ClientEarth v Shell – The beginning for climate change litigation in the UK?
Climate change litigation has been on the rise since 2015. A report published by the London School of Economics and Political Science in 2021 found that globally 1,006 climate-related cases had been filed between 2015 and 2021. This is a noticeable increase on the 834 cases filed between 1986 and 2014.
To date, the majority of cases are bought against governments. For example, ClientEarth are suing the UK Government over its net zero strategy and potential breaches of their duties under the Climate Change Act 2008. This hearing is due to take place in early June 2022.
In March 2022, ClientEarth, as a shareholder of Shell Plc, announced that they were taking a derivative action against Shell’s board of directors for mismanaging climate risk and failing to prepare for the transition to net-zero. They have based their claims on breach of duties under sections 172 (the duty to promote the success of the company) and 174 (the duty to exercise reasonable care and skill) of the Companies Act 2006. This will be the first time that a company’s board has been challenged in this way, in an attempt to hold directors personally liable for their actions surrounding climate change.
Whilst the claim remains in its early stages, as ClientEarth has not yet filed papers with the Court and would need permission to do so, this could be the beginning of a shift towards litigation directed at corporate entities from individuals, activists, and non-governmental organisations.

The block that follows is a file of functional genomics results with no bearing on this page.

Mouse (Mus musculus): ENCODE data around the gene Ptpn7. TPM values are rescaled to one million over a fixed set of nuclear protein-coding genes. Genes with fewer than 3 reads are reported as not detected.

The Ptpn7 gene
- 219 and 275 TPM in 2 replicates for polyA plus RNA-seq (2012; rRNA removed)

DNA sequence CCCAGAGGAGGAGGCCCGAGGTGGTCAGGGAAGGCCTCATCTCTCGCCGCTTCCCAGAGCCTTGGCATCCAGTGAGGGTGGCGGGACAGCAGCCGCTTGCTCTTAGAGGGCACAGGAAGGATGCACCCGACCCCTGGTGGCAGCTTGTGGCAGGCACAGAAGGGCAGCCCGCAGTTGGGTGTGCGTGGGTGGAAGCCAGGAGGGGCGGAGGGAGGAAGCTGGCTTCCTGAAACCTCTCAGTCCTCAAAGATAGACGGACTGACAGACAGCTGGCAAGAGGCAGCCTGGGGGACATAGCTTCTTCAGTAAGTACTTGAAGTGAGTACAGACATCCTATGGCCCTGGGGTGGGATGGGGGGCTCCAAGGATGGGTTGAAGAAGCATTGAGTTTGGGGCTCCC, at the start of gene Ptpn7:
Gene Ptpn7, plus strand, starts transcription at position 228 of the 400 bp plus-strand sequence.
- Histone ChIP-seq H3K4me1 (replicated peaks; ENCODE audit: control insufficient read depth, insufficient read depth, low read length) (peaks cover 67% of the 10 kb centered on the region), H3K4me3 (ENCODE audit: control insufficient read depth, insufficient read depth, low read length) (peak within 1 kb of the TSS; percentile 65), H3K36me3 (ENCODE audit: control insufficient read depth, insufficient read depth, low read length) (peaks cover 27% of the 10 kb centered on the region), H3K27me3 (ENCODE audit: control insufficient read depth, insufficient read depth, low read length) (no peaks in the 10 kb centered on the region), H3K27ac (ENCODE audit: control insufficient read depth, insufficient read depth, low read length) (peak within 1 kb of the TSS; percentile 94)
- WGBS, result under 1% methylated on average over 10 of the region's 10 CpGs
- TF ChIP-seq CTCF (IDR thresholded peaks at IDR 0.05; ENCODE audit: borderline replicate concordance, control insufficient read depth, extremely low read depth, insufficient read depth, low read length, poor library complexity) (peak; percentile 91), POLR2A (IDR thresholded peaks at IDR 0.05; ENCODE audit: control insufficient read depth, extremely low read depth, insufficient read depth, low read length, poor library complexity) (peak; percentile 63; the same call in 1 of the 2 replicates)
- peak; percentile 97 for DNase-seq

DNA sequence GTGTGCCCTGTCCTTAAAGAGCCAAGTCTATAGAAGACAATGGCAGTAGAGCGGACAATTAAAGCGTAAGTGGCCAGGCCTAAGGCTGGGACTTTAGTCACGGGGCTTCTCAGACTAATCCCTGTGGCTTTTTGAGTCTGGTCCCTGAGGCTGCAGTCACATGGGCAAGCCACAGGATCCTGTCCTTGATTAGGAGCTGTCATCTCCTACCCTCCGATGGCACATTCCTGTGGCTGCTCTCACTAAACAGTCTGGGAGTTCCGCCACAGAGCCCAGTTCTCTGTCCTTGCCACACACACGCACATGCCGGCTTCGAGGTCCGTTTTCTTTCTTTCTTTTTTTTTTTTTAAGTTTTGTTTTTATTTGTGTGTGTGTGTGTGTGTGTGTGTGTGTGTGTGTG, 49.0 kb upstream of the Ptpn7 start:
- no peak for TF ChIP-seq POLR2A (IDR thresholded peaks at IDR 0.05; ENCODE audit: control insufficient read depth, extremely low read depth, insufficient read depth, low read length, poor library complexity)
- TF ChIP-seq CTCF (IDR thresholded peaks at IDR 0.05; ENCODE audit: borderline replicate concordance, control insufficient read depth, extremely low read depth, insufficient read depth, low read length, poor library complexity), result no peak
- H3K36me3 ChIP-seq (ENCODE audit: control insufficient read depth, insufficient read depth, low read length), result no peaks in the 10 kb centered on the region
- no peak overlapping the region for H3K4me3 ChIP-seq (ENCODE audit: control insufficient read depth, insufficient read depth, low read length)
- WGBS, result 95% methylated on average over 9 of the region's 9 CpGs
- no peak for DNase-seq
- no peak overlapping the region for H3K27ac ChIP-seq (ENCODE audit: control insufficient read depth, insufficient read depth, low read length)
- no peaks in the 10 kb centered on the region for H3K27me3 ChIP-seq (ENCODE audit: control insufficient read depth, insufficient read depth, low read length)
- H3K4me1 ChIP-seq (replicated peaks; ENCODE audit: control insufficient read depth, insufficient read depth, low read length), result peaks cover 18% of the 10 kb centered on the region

The main considerations that we can take away from ClientEarth’s initial action are:
- Climate change litigation will continue to grow, potentially in a strategic manner to force action on climate change
- There will likely be an increase in the use of the justice system to push corporate entities to honour and increase their climate change commitments
- There is a risk to directors and shareholders that they can be held personally accountable for a company’s strategy and actions.
If this action continues, and is permitted by the Court, it is likely to attract attention and raise awareness of the ongoing challenges that climate change brings as well as a means of holding people accountable to their failure to make change.
Dispute Resolution Partner, Tom Llewellyn, “The Environmental, Social and Governance (ESG) agenda and momentum for climate change to be at the forefront of governmental and corporate activity shows no sign of slowing down. It is vital that corporate entities give due consideration to this potentially growing risk of litigation, with its associated dangers of escalating costs, reputational damage, and diversion of resources”.
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